2014 GSA Annual Meeting in Vancouver, British Columbia (19–22 October 2014)

Paper No. 161-5
Presentation Time: 2:25 PM


SMILOWITZ, Michelle, HydroGeo Group, 1165 North Cottage Way, Midway, UT 84049 and MAYO, Alan L., Mayo and Associates, LC, 710 East 100 North, Lindon, UT 82042

Physical hydrogeology data are often inadequate to fully evaluate the impacts of mining operations on non-mine water. In many cases solute and isotopic chemistry provide the insight to resolve difficult and often contentious issues. We present three examples where stable and radiogenic isotopes were used to 1) abrogate a notice of violation (NOV), 2) end the threat of water rights infringement lawsuits, and 3) evaluate leakage of contaminates from ponds.

Case 1 - alleged underground leakage. Colorado issued West Elk mine an NOV alleging in-mine groundwater leaked through a barrier wall into adjacent abandoned workings and that this water discharged to the surface. δ13C, δ2H and δ18O were used in conjunction with geochemical modeling to demonstrate that the water from the mine does not discharge to the surface and the NOV was rescinded.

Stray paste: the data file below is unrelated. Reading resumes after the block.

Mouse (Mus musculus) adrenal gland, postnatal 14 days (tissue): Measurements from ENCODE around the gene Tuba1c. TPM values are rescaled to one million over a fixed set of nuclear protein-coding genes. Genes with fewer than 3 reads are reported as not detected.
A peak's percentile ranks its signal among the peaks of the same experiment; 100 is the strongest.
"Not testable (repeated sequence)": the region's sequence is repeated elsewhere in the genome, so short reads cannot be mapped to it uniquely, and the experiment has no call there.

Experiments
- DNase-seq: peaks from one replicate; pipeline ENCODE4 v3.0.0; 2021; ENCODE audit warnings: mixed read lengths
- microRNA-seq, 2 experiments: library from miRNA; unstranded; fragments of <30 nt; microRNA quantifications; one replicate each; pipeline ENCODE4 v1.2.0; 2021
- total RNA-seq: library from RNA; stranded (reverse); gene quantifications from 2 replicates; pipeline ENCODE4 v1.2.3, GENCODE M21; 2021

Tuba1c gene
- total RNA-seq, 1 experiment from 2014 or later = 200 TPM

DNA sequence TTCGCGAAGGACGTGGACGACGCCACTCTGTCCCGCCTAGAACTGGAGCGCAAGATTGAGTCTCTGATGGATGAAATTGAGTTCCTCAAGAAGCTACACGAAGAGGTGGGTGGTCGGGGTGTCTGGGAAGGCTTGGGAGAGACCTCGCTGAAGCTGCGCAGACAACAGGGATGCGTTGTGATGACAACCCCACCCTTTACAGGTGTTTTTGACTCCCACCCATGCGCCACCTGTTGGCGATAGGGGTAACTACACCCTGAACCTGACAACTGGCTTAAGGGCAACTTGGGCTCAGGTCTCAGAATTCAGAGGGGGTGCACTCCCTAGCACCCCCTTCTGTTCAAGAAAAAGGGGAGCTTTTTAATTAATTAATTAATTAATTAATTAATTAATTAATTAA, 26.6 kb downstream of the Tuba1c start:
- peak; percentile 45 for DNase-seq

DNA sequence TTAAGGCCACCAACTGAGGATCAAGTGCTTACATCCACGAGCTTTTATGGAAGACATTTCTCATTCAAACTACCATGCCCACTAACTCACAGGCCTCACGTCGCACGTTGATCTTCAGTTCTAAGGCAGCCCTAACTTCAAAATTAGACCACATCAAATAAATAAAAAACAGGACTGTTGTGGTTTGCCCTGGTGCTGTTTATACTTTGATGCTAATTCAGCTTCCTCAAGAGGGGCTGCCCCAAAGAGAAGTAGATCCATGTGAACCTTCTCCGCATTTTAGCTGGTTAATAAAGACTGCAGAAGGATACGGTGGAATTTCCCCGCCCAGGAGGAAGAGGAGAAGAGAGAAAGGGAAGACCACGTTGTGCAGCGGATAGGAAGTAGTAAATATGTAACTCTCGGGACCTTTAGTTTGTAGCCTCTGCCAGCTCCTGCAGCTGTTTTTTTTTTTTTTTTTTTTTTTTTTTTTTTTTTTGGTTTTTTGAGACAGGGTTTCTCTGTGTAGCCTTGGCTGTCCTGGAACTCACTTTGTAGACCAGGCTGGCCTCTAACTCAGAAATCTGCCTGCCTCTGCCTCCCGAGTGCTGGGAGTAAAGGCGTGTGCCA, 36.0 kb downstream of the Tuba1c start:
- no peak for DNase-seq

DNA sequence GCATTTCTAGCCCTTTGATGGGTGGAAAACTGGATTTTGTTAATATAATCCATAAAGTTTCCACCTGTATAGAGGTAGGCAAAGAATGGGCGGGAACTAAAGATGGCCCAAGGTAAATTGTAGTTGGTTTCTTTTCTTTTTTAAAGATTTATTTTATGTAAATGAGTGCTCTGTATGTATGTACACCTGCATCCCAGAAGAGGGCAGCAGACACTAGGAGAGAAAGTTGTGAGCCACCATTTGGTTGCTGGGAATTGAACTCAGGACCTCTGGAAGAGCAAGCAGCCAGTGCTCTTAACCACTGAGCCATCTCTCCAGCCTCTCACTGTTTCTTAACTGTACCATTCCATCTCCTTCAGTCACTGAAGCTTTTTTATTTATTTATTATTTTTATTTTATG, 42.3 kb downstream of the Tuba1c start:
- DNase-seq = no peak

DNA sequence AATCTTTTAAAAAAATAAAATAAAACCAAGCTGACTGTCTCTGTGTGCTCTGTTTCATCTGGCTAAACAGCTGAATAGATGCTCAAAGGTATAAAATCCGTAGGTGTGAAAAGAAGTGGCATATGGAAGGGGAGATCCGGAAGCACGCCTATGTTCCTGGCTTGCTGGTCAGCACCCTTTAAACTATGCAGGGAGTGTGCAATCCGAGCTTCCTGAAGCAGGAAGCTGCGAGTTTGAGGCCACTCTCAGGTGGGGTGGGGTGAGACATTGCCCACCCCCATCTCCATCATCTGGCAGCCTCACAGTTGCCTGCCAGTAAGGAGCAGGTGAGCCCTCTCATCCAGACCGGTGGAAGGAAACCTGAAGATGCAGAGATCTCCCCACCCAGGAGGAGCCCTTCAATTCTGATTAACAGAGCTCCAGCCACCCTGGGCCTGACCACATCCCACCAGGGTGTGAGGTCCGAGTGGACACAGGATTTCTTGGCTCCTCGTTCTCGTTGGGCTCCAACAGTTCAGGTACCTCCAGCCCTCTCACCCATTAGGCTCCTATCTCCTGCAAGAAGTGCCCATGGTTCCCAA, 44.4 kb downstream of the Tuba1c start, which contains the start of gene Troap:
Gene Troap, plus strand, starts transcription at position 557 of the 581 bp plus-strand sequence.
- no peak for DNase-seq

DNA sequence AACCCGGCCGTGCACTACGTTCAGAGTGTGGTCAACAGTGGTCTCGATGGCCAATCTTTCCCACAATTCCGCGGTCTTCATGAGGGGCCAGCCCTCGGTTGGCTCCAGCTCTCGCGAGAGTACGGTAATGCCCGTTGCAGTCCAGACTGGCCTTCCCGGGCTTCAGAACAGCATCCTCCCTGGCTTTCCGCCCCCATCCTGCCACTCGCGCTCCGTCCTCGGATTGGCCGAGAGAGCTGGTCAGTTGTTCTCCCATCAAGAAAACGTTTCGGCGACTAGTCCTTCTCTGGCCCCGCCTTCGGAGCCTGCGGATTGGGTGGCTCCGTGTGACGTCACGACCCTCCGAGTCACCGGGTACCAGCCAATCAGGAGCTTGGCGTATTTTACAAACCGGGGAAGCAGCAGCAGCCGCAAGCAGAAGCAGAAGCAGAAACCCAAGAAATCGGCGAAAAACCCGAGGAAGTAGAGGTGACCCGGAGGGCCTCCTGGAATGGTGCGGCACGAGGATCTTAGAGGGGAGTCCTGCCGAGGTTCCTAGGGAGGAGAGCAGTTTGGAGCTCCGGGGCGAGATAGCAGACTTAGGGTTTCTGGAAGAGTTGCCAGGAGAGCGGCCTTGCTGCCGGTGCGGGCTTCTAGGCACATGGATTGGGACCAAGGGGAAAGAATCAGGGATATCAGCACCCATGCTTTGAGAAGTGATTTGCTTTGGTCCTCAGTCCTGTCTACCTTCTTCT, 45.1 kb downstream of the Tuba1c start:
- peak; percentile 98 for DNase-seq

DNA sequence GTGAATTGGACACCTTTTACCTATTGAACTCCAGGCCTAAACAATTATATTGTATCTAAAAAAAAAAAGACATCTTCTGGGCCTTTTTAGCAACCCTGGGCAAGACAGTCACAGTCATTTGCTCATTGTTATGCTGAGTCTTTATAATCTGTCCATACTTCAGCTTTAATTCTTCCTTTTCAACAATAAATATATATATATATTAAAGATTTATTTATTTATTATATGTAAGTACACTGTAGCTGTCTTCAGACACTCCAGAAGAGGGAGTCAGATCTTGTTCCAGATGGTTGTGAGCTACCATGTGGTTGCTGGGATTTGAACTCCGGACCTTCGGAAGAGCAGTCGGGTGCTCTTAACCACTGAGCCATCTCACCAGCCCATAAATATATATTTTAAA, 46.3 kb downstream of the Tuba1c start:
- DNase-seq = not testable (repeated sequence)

Case 2 - alleged infringements of surface water rights by in-mine groundwater interception. Most Utah underground coal mines intercept groundwater and this interception has been attributed to declines in spring discharges. Using stable and radiogenic isotopes in conjunction with physical hydrogeology data in the 240 km long Wasatch Range and Book Cliffs, we developed a conceptual model of groundwater flow that describes active and inactive systems. Active zone groundwater flow paths are continuous, responsive to annual recharge and climatic variability, and have groundwater resident times “ages” that become progressively older from recharge to discharge area. This water discharges from thousands of springs and contains appreciable 3H and anthropogenic 14C.

Inactive zone groundwater has extremely limited or no connection with annual recharge. Groundwater may occur as discrete bodies, is encountered 300-700 m bgs, and has δ2H and δ18O compositions distinguishable from near surface groundwater. In general, deep waters have no 3H and mean 14C ages of 500 to 20,000 years (45.9 to 4.9 pmc). Based on this investigation the pending infringement actions ceased.

Case 3 – pond leakage. Evaporation of holding pond water often results in an evaporative δ2H and δ18O signature and leakage of this water will partially impart this signature onto downgradient groundwater. Using pond and up-gradient groundwater as end members the extent of leakage has been evaluated at several locations.